If you really want to be scared, screaming in terror, then try the Trail of Terror Haunted Walk at Aquaboggan in Saco. Ads for the annual event say the Banshee of the Boggan has carefully crafted the haunted walk to ramp up the scare factor. Evil spirits will be encountered at every turn and are not afraid to reach out and touch you. Highlights include the Psych Ward, the Clowns and the return of Chucky, the vicious doll of the “Child’s Play” horror movies. The event runs from 6 to 10 p.m. Friday through Halloween and admission is $10 to $20. For more information, go to 

One highlight of the Trail of Terror Haunted Walk at Aquaboggan in Saco is the return of Chucky. Tinseltown/

Up the coast in Ellsworth, there’s the Terror Trail at the Black House estate, where The Grand Players will provide haunts and horrors. For fans of really scary stuff, there’s this disclaimer on the event website: “There is extensive use of fog, loud and ominous sounds, and scenes of blood and gore. This experience is not recommended for small children. Parental discretion is advised.” The Terror Trail will be open 7 to 10 p.m. Thursday through Halloween, weather permitting. Admission is $8. For more information and to reserve a time slot, go to

Jean Tafler plays Margaret Hamilton in “My Witch: Margaret Hamilton’s Stories of Maine, Hollywood, and Beyond!” Photo by John Ahlin, courtesy of Snowlion Rep


Some Maine arts organizations are celebrating Halloween through dance, music and theater. Portland Ballet will present its family-oriented “A Halloween Spooktacular” at 10 a.m. Saturday at the Westbrook Performing Arts Center. It features Halloween-themed dances, classical music and a costume parade for audience members. Tickets are $12 to $17. For more info, go to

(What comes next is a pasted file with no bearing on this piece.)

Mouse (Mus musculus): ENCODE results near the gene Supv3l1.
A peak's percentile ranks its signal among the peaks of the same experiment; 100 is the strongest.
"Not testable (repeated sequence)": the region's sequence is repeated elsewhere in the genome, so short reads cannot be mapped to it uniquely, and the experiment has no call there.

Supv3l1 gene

A Portland tradition returns to Merrill Auditorium at 7 p.m. Saturday when the city’s municipal organist, James Kennerley, improvises a score to the classic silent horror film “The Phantom of the Opera.” As Lon Chaney scares on screen, the mighty Kotzschmar Organ will send sounds thundering through the venue. Tickets are $18 to $23, plus fees. For more information, go to

The actress Margaret Hamilton portrayed perhaps pop culture’s most famous witch in the classic film “The Wizard of Oz.” She also spent much of her life in Maine. A play called “My Witch: Margaret Hamilton’s Stories of Maine, Hollywood, and Beyond!” is set in Hamilton’s cabin on an island off Southport, which she purchased in the 1960s. The play premieres Friday through Sunday at Meetinghouse Arts in Freeport, presented by Snowlion Repertory Company. Tickets are $23. For more information, go to 


“Elizabetta” by Anita Kunz is part of “Illustrated Monsters by Monster Illustrators” now on view at Portland Public Library’s Lewis Gallery.


What exactly is a monster? Something scary, mysterious or misunderstood? Something else all together? The new exhibit “Illustrated Monsters by Monster Illustrators” on view at Portland Public Library’s Lewis Gallery explores that idea.

It features the eclectic work of 32 local, national and international illustrators who provide their interpretation of what a monster can be.

“They can be horrifying, cute, malicious, dim, powerful and pathetic,” reads a press release announcing the show. “Perhaps the disturbing aspect of monsters is that they remain a foil to our humane characteristics. Monsters in all forms help us understand the things that can happen if our better nature runs astray.”

The show is organized by the Portland-based Illustration Institute and is free to the public. It runs through Dec. 24. For more information and to see images of the art, go to For information about the Lewis Gallery, go to